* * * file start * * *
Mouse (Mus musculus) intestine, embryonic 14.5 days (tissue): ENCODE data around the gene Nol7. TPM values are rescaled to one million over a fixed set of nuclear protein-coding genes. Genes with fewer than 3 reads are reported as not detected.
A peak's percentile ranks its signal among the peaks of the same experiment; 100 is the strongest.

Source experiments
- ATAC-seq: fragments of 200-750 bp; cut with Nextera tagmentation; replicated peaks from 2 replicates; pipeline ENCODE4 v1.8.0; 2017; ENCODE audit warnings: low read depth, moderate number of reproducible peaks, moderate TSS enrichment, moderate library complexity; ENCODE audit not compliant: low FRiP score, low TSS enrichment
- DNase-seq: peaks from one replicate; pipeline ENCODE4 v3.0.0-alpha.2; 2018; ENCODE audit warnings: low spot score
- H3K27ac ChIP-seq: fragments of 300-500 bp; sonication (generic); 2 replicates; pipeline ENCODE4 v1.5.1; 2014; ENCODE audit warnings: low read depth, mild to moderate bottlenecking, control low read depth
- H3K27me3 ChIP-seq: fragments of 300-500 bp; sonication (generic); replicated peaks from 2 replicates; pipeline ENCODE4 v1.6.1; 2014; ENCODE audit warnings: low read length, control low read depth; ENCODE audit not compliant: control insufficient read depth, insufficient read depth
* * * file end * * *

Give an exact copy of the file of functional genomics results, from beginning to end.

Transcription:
Mouse (Mus musculus) intestine, embryonic 14.5 days (tissue): ENCODE data around the gene Nol7. TPM values are rescaled to one million over a fixed set of nuclear protein-coding genes. Genes with fewer than 3 reads are reported as not detected.
A peak's percentile ranks its signal among the peaks of the same experiment; 100 is the strongest.

Source experiments
- ATAC-seq: fragments of 200-750 bp; cut with Nextera tagmentation; replicated peaks from 2 replicates; pipeline ENCODE4 v1.8.0; 2017; ENCODE audit warnings: low read depth, moderate number of reproducible peaks, moderate TSS enrichment, moderate library complexity; ENCODE audit not compliant: low FRiP score, low TSS enrichment
- DNase-seq: peaks from one replicate; pipeline ENCODE4 v3.0.0-alpha.2; 2018; ENCODE audit warnings: low spot score
- H3K27ac ChIP-seq: fragments of 300-500 bp; sonication (generic); 2 replicates; pipeline ENCODE4 v1.5.1; 2014; ENCODE audit warnings: low read depth, mild to moderate bottlenecking, control low read depth
- H3K27me3 ChIP-seq: fragments of 300-500 bp; sonication (generic); replicated peaks from 2 replicates; pipeline ENCODE4 v1.6.1; 2014; ENCODE audit warnings: low read length, control low read depth; ENCODE audit not compliant: control insufficient read depth, insufficient read depth